Say you roll a six-sided die and want to roll a “three.” You have a one-in-six chance of rolling a “three.” So, you roll the die and a “two” comes up. Now, if you roll the die again, your odds of rolling a “three” are still one-in-six, even though some people incorrectly feel that they are more likely to roll a “three” than they were before.

How this logic applies to trading cards varies. Consider that a box of Upper Deck Series One has six Young Guns in every 24 packs. That means you would get one Young Guns card in every four packs. Now, if you took out all 24 packs, mixed them up, opened 12 of them, and didn’t get a Young Guns card, then you’d know that you would most likely get one in every other pack through the last 12 packs. This is because Upper Deck promises six Young Guns per box.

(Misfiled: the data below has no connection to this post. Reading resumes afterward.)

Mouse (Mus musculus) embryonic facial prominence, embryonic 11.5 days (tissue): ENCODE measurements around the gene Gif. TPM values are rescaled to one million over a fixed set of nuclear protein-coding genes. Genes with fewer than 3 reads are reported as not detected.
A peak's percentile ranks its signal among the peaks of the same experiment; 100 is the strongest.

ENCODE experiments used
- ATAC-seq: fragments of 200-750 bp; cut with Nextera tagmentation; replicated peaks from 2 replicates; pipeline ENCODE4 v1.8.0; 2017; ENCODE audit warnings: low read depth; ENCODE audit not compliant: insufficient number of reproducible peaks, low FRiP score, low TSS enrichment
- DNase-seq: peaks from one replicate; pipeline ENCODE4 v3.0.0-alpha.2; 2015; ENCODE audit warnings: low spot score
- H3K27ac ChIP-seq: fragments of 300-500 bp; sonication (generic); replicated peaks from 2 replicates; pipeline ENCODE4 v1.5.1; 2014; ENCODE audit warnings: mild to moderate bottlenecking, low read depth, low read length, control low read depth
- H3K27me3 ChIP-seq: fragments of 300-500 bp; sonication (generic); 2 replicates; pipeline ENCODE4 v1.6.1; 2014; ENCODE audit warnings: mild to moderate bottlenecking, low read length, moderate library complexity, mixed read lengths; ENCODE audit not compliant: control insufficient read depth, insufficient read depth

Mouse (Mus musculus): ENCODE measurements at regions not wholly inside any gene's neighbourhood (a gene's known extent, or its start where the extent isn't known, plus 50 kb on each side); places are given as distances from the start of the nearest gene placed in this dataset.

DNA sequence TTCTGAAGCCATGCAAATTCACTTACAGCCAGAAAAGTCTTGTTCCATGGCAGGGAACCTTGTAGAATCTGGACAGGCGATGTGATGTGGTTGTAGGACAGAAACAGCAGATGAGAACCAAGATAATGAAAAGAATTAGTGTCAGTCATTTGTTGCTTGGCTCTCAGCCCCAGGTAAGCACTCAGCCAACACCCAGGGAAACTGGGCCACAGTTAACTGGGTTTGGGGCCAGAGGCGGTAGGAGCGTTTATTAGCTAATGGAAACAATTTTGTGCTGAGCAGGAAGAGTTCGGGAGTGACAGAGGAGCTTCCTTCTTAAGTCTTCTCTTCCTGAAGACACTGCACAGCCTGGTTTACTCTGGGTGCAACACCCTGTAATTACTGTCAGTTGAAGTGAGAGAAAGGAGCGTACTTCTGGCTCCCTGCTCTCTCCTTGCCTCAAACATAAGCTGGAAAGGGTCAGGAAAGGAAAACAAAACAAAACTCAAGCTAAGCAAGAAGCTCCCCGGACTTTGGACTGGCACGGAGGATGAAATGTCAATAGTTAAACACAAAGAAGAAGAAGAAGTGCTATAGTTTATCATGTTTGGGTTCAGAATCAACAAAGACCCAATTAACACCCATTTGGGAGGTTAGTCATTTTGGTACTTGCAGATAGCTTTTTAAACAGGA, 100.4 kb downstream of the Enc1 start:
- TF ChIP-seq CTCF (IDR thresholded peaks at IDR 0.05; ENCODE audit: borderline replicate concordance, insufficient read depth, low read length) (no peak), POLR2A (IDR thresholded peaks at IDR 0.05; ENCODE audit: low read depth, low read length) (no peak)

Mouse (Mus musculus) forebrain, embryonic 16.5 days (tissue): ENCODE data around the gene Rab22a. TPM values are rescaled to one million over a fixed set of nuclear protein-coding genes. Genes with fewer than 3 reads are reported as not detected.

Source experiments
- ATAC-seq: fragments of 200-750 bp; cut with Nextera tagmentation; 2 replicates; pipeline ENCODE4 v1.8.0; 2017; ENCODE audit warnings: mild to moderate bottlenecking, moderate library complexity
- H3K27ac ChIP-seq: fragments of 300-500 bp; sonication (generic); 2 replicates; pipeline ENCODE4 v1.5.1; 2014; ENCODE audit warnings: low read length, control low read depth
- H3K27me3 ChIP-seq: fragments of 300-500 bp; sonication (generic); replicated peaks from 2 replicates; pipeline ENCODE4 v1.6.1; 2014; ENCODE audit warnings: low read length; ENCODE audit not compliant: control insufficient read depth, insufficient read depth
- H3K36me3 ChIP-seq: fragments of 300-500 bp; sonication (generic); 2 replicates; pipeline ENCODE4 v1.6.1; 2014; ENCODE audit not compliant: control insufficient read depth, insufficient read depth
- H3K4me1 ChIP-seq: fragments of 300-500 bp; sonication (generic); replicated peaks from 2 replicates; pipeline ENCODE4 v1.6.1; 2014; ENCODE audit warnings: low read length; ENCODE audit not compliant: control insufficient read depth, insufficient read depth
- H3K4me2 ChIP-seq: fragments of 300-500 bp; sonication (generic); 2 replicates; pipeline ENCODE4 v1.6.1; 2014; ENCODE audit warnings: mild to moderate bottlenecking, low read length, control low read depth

But Topps Skate packs do not come in boxes, and opening many of the same insert pack never guarantees you anything. Take the recent “Arcade” inserts for example. Odds of getting an Arcade insert are one in every 10 packs. If you open one pack, your chances of getting an Arcade insert are one in ten. If you open a second pack, your chances of getting an Arcade insert are still one in ten — though people would understandably think their chances were now one in nine. But your odds never get better. Every time you open a pack, your odds are the same, regardless if it is your first pack or your twentieth.